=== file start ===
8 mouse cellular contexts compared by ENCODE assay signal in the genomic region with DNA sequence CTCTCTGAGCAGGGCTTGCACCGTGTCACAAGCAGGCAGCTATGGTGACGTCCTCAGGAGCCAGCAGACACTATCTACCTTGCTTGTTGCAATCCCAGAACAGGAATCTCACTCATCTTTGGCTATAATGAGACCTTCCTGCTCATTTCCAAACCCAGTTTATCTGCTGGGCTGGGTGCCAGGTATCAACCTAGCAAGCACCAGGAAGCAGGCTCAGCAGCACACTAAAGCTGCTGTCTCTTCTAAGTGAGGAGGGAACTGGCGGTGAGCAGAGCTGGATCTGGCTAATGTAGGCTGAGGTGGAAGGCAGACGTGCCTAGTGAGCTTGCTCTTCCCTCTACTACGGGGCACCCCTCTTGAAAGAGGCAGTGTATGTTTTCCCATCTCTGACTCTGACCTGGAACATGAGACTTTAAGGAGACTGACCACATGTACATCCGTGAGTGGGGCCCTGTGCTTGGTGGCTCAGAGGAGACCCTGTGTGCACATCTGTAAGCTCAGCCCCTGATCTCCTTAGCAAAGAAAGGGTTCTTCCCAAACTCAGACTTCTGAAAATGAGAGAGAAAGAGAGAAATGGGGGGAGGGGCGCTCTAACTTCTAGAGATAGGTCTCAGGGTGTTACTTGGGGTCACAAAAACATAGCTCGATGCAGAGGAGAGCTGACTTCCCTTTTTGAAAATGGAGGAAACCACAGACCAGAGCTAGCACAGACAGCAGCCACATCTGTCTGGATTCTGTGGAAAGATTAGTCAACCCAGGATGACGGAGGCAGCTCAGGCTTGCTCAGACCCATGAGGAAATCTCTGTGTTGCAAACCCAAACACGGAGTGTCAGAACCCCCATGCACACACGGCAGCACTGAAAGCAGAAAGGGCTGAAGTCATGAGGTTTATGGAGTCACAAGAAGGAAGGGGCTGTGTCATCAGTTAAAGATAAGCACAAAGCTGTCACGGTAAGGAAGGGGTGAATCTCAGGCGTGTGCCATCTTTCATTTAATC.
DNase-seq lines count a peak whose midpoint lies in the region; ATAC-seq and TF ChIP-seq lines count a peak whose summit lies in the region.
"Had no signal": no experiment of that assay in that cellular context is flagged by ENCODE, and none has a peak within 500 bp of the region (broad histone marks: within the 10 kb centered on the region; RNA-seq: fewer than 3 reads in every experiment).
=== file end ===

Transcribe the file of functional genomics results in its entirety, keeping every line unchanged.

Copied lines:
8 mouse cellular contexts compared by ENCODE assay signal in the genomic region with DNA sequence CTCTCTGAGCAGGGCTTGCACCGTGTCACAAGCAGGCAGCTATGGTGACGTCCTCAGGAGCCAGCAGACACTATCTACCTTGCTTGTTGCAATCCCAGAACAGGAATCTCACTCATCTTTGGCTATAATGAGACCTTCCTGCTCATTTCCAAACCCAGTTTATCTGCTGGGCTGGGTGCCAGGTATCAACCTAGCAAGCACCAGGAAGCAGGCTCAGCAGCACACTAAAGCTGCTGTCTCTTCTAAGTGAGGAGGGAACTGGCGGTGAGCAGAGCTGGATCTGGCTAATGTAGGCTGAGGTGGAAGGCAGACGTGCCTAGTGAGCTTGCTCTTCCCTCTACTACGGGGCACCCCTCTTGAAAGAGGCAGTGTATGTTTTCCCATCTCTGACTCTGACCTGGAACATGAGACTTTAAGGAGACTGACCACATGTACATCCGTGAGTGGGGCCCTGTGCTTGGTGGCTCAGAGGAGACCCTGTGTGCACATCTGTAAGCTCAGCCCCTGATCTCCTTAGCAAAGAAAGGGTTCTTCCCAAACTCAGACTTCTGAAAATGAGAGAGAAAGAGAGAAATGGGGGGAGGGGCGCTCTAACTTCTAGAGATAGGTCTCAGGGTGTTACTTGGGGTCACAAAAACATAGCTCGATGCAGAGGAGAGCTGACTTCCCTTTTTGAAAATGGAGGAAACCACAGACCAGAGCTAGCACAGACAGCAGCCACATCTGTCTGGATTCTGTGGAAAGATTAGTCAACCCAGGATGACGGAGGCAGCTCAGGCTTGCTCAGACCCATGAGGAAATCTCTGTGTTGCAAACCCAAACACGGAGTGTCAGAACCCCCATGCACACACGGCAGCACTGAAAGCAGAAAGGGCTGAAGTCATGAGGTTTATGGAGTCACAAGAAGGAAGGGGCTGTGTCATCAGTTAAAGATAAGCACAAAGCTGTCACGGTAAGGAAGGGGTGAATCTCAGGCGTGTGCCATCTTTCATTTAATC.
DNase-seq lines count a peak whose midpoint lies in the region; ATAC-seq and TF ChIP-seq lines count a peak whose summit lies in the region.
"Had no signal": no experiment of that assay in that cellular context is flagged by ENCODE, and none has a peak within 500 bp of the region (broad histone marks: within the 10 kb centered on the region; RNA-seq: fewer than 3 reads in every experiment).